Last Words From SaveWorldDraw

by Sherburn LaBelle | Jan 14, 2023 | About SWDHummingbirdsNewsPotentials of Art | 0 comments

It was January 2001 that Save World Draw started it’s first big project in which I had to travel to Belize. Though the website didn’t get up and running until I actually returned because, back then, access to the internet was hard to find in Belize, not like it is today. I received an internship from the Belize Audubon Society. My job was to design and build an educational exhibit that teaches local children about conservation of migratory birds, in addition to highlighting the local endangered Jabuir. The Jabiru is the largest flying bird in the Western Hemisphere. It was a six month tour-of-duty in Crocked Tree Village. I’m proud to say to this day bus loads of Belizean children with their teachers visit this bird sanctuary and meet with a guide from the Belize Audubon to learn and enjoy this exhibit.

Shortly after I returned from my internship in Belize, 9/11 hit. I felt it was imperative to continute developing art oriented projects for the purpose of creating a better world and to also find a way to help save our birds. I started volunteering with WildCare, a bird and animal rehabilitation center in San Rafael. I was trained and put on the hummingbird team to rescue injured hummingbirds and raise baby hummingbirds to be released back to the wild. It turned out to be one of the saddest but most rewarding jobs I’ve ever done in my life, spanning for more than a decade.

Brenda Sherburn LaBelle, 2001 Crocked Tree Village, Belize

Hummingbirds don’t do well in captivity. It breaks their spirit. They need to fly free. I believe when hummingbirds are injured and sheltered to heal, that many die more from being caged than the injury itself. It’s another story when it comes to baby hummingbirds because they are still learning to be hummingbirds. But what a challenge it was to help them develop to their full hummingbird potential so they could be released back into the wild.

During this time, I also was honored that Sy Montgomery wrote about two of my baby Allen’s hummingbirds in the hopes that more attention would be given to hummingbird protection and conservation. Over time her hummingbird chapter in “birdology” became it own little book called ‘the hummingbirds’ gift”, a true story of two sweet baby hummingbirds.

Because my husband, Russ, helped me with caring for the hummingbirds, I was also able to continued SWD projects, too. Many of the projects I did centered around working with children to teach them about the environment and wildlife. But some of the larger projects I did through SWD were formidable. I felt like a fish out of water. The needs for many of theses destitute communities was overwhelming. So often people don’t understand the amount of work and supplies it takes to accomplish what they were asking for. I guess they saw me as a person that could take what I considered the bare minimum and create something magical for them. But I understood it was all they had. Now when I think about it, that might be the best way to understand what art is and why the arts can bring a new dawn to an impoverished community.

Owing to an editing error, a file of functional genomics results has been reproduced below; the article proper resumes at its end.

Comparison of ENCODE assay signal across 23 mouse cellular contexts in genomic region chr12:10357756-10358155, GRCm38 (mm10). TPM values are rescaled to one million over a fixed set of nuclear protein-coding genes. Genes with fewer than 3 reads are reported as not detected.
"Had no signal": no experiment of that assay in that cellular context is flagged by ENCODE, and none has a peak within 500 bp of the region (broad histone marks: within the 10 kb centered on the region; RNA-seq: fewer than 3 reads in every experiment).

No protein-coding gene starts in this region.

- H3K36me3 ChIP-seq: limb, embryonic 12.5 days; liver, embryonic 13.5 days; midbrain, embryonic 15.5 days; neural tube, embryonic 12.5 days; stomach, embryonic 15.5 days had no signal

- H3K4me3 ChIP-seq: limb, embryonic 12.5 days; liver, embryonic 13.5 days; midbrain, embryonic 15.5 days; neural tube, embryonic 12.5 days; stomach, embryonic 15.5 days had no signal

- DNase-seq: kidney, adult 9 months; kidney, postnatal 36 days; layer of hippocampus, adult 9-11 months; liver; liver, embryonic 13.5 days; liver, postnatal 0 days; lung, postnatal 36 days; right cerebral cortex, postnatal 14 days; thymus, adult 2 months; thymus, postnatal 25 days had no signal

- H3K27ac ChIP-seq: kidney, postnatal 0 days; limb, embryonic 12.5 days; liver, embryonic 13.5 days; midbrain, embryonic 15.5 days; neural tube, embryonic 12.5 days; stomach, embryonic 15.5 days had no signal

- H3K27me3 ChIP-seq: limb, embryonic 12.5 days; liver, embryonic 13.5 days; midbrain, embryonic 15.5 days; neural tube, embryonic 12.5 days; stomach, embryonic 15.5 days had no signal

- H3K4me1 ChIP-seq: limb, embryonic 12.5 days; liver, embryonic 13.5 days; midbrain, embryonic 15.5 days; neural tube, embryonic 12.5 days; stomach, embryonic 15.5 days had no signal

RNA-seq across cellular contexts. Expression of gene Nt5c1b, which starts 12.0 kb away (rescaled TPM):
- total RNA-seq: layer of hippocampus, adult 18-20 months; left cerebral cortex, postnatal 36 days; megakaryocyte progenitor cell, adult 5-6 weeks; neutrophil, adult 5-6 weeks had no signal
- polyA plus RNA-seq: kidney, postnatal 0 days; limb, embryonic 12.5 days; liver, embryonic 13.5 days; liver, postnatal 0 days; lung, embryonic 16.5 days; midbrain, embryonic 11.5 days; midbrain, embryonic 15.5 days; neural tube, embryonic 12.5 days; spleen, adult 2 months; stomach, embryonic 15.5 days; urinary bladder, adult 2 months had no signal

Nature Hike with Daraja Academy, Kenya

My experience with working in foreign communities was limited, but my skills as a sculptor, with the arts in general, along with some cultural sensitivity I tried to show, always saved me. Anywhere you go, children are always curious about artist. They are interested to see what artist do. So that made it worth all the effort. Now, when I look back on it, the most important thing I did for these children was to create a path for creative thinking that is invaluable to have. No matter where I worked, be it taking teenaged girls at Daraja Academy on a nature hike in Kenya to draw and write about wildlife, or to helping a poet/artist in Pakistan publish his first book, or to help buy used binoculars for kids to see close-up snubbed nosed monkeys in China, people were always enthusiastic about what we were trying to do. Another amazing organization was the rescue dogs trained to save large endangered mammals in Brazil by being trained to smell their scat.

Scat detection dogs for sample collection of large mammals in remote areas in the Brazilian Cerrado, where wild land is being converted to agriculture at a rate unprecedented anywhere else in the world.

And there are many, many more from Roots and Shoots, baby rhinos, lions to amphibians in Vietnam.
Here is a link to some of them:

Early 2016 I stopped facilitating all SWD programs. My elderly parents in New Hampshire needed more help with things. Now that they both have passed and we survived Covid, I look forward to just concentrating on my own artistic endeavors. My attitude is all around meaningful, quiet fun with a splash of spiritual humility now. I also have my pollinator gardens and hedgerows to tend to.

Snubbed Nosed Monkey in China. Local children hiked up the mountain to see close-up with binoculars these rare and beautiful creatures. The conservation group that took them believes if the children sees them that they will love the so will help protect them. SWD paid for a handful of binoculars.

Believe it or not, there is a place that old websites retire to. Sort of a website graveyard. SaveWorldDraw will be archived there in a week or so.

It was just important to me to let you know all this. I wanted to thank everyone for all the support and encouragement you given me for all these years.
With bows, I salute you 🥂
Brenda Sherburn LaBelle